Tethered testing, with the camera attached to a laptop via a four or five foot USB cable, is easy to do and convenient. Below I will teach you how to do it and how to make a few images to confirm your results.
You will need to find a spot where you can sit at your laptop with the lens pointed through an open door or window at the target (that is obviously outdoors). Even when working with shorter focal length lenses it is best to place the target outside so that the system has enough light to focus. Canon folks will need to install EOS Utility from the CD that came in the box with their camera. Nikon folks need to purchase Nikon Camera Control Pro 2 Software Full Version for Nikon DSLR Cameras or Breeze Systems’ NKRemote. Nikon folks can find info on several free programs for tethered shooting here.
Here is exactly how I do it with my Canon gear. I work in my new office with the laptop on my worktable desk. I set up the tripod with the 800mm lens and the Mark IV about 3 feet away with the lens pointing out the French doors. I make sure that I have only the central sensor active and that no surrounding points are enabled (C.Fn III: 8-0.) I set One-Shot AF. I work in Av mode at the wide open aperture, in this case, f/5.6. The rig is tethered to the laptop with a five foot USB cable (separate purchase required). I make sure that Live View/Movie func. set (on the second YELLOW menu) is set to Stills. While on the menu, make sure to set the AF Mode to Quick ModeI make sure that the (focusing) Beep (on the second RED menu) is On. I set the ISO high enough to give me a decent shutter speed to ensure that my final confirmation images are sharp. I set rear button focus (C.Fn IV: 1: 2). And I set the Drive Mode to Single Frame Advance.
I keep a spare Wimberely P-20 plate on the base plate of the Lens Align MKII. Either that or a Wimberley P-5 plate from the bottom of a camera body will work just fine. Next I grab any old tripod–a light one is fine and screw on my Giotto’s tiny ballhead (the Giottos MH 1302-655) which is ideal for the chore. (Any ballhead will do.) Note: the unit comes with a 1/4 20 threaded hole that requires a mounting plate with a 1/4 20 bolt. Having the LA MII on a small ballhead makes the alignment process (described below) as snap.
Now I take the tripod with the Lens Align MKII atop it and head through the French doors (making sure to open them first) out into the backyard. It is recommended that all lenses including telephoto lenses be tested at distances ranging from at least 25 times the focal length up to 50 times the focal length. The minimum of 25 times the focal length in mm works out to 8.2 feet per 100mm, or roughly 65 1/2 feet. You can either estimate the distance by walking it off or use a carpenter’s measuring tape. The reason for placing the Lens Align device at 25 or 50 times the focal length is that alignment errors made at the minimum focus distance will multiply at larger focus distances. The disadvantage of calibrating your lens at 50 times the focal length is that vibrations (especially if it is breezy or windy) when viewing the magnified image on the laptop might make it difficult to evaluate your results. Some folks feel that setting the rig up at twice the minimum focus distance works fine.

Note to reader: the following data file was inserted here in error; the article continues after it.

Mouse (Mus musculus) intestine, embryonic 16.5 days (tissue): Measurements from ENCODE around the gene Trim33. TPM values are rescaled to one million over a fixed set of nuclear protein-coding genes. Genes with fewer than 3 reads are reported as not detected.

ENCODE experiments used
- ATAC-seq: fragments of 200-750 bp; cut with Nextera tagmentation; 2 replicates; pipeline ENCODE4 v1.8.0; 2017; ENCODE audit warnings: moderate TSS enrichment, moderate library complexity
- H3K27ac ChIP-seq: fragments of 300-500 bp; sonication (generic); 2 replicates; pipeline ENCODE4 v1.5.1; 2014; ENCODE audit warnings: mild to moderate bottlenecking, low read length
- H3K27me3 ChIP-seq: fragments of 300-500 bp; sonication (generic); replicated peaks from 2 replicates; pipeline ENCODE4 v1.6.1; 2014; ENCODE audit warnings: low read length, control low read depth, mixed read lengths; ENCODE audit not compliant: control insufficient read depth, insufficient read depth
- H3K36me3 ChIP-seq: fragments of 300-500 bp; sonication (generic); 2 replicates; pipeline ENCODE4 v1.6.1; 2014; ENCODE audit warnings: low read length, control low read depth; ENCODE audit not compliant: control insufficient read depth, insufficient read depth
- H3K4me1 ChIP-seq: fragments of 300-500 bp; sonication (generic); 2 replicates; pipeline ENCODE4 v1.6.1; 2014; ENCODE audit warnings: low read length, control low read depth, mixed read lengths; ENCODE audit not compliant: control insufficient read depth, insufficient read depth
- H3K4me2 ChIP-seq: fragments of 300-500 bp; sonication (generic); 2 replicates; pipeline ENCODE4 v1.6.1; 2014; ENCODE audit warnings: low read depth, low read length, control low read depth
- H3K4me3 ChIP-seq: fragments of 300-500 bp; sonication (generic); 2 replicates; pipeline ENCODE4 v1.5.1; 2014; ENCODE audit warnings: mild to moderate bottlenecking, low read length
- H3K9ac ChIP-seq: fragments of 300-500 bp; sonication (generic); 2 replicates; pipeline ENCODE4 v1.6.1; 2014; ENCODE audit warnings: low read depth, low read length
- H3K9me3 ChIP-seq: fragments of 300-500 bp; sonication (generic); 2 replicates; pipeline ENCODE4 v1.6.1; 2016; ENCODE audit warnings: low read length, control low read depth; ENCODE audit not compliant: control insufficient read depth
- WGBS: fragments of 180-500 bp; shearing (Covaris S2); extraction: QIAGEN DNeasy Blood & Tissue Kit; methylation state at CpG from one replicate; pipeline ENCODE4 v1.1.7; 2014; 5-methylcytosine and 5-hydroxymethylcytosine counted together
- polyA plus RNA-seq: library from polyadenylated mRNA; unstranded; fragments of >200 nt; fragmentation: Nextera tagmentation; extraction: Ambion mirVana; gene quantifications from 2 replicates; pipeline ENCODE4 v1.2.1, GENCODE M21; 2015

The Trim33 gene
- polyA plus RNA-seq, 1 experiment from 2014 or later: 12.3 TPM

Camera Settings Review
For your calibration efforts it is–as above–imperative to check and make sure that you camera is set up properly for testing:
- Central Sensor AF point (selected manually) with no surrounding points enabled (C.Fn III: 8-0.)
- One-Shot AF
- Av mode at the wide open aperture
- Camera tethered to laptop
- Live View/Movie func. set (on the second YELLOW menu) is set to Stills
- On the same menu, the AF Mode needs to be set to Quick Mode
- (Focusing) Beep (on the second RED menu) is On.
- The ISO is set high enough to give me a decent shutter speed to ensure that my final confirmation images are sharp
- Rear button focus is set via C.Fn IV: 1: 2
- Drive Mode should be set to Single Frame Advance
True Parallel Alignment